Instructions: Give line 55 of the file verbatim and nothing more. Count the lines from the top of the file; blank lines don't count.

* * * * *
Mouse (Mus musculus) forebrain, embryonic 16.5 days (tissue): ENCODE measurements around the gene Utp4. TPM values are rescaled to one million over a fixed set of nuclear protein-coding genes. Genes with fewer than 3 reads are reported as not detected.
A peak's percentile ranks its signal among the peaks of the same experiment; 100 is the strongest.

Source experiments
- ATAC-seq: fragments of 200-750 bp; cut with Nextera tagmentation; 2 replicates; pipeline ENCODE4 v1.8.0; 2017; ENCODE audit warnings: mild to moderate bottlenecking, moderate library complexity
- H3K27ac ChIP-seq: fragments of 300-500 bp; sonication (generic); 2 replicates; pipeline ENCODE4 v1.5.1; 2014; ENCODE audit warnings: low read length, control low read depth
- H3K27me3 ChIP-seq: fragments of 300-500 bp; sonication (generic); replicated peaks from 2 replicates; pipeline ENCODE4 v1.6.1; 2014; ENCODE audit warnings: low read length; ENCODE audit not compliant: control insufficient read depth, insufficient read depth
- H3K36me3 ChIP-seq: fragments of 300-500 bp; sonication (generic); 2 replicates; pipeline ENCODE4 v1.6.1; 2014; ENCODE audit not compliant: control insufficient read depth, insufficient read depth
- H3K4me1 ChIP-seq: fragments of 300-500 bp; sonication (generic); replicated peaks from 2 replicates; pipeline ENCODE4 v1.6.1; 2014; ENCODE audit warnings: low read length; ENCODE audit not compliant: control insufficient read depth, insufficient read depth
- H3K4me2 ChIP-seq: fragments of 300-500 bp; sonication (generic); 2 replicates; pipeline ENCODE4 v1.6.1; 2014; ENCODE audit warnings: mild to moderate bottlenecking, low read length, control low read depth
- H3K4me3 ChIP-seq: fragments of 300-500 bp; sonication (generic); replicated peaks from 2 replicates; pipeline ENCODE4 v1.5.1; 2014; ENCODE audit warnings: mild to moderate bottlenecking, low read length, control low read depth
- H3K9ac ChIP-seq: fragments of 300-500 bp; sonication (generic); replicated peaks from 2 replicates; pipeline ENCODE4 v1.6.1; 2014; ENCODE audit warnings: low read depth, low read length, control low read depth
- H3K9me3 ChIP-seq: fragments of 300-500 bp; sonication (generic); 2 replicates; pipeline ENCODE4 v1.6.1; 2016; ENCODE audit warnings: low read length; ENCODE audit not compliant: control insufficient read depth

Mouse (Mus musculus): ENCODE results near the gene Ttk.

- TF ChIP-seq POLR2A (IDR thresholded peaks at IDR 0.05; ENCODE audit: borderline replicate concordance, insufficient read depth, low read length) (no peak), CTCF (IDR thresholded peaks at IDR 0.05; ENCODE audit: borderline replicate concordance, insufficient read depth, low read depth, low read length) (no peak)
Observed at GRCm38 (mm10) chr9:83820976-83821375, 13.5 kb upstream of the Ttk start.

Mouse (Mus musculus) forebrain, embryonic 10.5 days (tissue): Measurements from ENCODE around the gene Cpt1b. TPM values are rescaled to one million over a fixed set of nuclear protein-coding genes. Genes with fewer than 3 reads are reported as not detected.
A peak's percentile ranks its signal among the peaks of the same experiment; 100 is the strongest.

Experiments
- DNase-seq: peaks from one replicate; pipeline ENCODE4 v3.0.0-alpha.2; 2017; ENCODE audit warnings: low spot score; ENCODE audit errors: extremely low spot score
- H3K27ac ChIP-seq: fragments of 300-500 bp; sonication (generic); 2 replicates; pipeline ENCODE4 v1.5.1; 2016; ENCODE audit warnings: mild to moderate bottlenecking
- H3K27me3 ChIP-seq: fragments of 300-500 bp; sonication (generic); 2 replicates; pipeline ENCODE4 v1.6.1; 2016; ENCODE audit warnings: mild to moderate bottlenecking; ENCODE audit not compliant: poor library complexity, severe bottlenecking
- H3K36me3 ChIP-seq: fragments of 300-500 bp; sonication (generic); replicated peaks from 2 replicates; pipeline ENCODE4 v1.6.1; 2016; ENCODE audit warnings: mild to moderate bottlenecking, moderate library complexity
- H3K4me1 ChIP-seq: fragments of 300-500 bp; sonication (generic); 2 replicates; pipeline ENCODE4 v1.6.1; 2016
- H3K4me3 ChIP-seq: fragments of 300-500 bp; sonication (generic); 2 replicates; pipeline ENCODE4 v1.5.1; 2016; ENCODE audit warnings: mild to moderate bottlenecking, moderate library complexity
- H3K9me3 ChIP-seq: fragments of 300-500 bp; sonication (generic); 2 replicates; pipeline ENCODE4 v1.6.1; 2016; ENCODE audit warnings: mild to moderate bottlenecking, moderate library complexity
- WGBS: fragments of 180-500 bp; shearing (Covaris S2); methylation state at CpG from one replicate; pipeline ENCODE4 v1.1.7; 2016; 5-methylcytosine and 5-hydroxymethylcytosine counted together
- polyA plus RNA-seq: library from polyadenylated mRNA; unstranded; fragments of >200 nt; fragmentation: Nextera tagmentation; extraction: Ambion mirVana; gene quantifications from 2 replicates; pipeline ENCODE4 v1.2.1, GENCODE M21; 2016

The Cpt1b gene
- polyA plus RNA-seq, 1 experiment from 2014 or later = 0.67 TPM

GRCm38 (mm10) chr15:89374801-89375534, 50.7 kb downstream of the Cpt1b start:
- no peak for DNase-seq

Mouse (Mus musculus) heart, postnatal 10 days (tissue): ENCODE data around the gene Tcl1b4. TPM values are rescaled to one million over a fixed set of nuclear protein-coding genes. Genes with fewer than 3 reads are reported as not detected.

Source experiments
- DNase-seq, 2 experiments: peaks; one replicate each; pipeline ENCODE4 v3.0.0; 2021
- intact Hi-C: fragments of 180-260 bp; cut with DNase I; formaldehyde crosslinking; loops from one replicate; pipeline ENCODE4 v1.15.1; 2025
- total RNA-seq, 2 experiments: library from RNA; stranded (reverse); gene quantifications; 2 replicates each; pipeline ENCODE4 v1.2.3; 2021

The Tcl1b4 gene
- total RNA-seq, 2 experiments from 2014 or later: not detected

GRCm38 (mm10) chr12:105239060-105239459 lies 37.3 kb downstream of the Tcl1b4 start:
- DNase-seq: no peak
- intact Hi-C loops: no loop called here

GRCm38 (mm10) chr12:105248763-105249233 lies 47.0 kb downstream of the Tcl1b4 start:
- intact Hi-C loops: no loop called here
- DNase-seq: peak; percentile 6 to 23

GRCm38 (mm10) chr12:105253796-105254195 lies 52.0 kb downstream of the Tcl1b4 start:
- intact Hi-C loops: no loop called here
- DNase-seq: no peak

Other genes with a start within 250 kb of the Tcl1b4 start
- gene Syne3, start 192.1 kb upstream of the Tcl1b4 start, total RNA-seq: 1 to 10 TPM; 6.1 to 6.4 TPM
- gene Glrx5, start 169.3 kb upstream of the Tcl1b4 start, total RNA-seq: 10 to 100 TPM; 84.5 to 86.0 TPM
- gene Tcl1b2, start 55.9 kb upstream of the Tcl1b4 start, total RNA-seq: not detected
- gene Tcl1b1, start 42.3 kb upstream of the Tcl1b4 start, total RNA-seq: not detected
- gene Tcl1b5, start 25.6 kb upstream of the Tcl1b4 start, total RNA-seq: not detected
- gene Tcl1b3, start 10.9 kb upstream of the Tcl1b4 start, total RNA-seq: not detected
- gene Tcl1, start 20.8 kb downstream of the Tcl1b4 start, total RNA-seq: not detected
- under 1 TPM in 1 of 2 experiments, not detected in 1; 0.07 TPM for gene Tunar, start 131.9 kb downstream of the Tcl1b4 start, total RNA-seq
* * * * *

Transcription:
- gene Tcl1, start 20.8 kb downstream of the Tcl1b4 start, total RNA-seq: not detected